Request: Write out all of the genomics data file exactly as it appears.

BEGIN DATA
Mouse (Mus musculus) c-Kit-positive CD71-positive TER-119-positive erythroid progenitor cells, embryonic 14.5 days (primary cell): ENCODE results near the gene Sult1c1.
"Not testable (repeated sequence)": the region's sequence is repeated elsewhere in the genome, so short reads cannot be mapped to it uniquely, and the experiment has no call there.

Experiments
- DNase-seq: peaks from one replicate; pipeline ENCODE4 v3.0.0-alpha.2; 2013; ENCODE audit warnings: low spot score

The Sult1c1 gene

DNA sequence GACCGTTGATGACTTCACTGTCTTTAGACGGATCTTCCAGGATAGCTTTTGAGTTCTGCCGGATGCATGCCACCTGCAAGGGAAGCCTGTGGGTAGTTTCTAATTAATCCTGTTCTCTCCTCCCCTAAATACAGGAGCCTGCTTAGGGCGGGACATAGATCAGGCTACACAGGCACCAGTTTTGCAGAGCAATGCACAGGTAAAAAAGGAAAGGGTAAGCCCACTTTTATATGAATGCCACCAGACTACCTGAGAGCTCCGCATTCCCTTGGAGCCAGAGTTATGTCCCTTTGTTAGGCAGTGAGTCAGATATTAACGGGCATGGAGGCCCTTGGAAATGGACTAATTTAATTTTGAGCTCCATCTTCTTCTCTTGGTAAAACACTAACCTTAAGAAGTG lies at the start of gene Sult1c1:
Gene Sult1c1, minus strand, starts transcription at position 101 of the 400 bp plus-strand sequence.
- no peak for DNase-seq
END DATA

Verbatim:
Mouse (Mus musculus) c-Kit-positive CD71-positive TER-119-positive erythroid progenitor cells, embryonic 14.5 days (primary cell): ENCODE results near the gene Sult1c1.
"Not testable (repeated sequence)": the region's sequence is repeated elsewhere in the genome, so short reads cannot be mapped to it uniquely, and the experiment has no call there.

Experiments
- DNase-seq: peaks from one replicate; pipeline ENCODE4 v3.0.0-alpha.2; 2013; ENCODE audit warnings: low spot score

The Sult1c1 gene

DNA sequence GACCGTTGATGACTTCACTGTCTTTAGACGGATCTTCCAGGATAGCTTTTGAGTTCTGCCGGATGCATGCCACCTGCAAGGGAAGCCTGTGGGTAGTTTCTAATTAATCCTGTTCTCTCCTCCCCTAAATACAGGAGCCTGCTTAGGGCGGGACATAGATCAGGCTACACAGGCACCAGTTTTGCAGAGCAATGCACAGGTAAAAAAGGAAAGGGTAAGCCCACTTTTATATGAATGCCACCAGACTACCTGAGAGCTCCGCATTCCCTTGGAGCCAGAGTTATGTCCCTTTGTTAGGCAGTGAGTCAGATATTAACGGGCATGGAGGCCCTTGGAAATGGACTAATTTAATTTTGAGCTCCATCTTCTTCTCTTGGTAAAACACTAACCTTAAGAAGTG lies at the start of gene Sult1c1:
Gene Sult1c1, minus strand, starts transcription at position 101 of the 400 bp plus-strand sequence.
- no peak for DNase-seq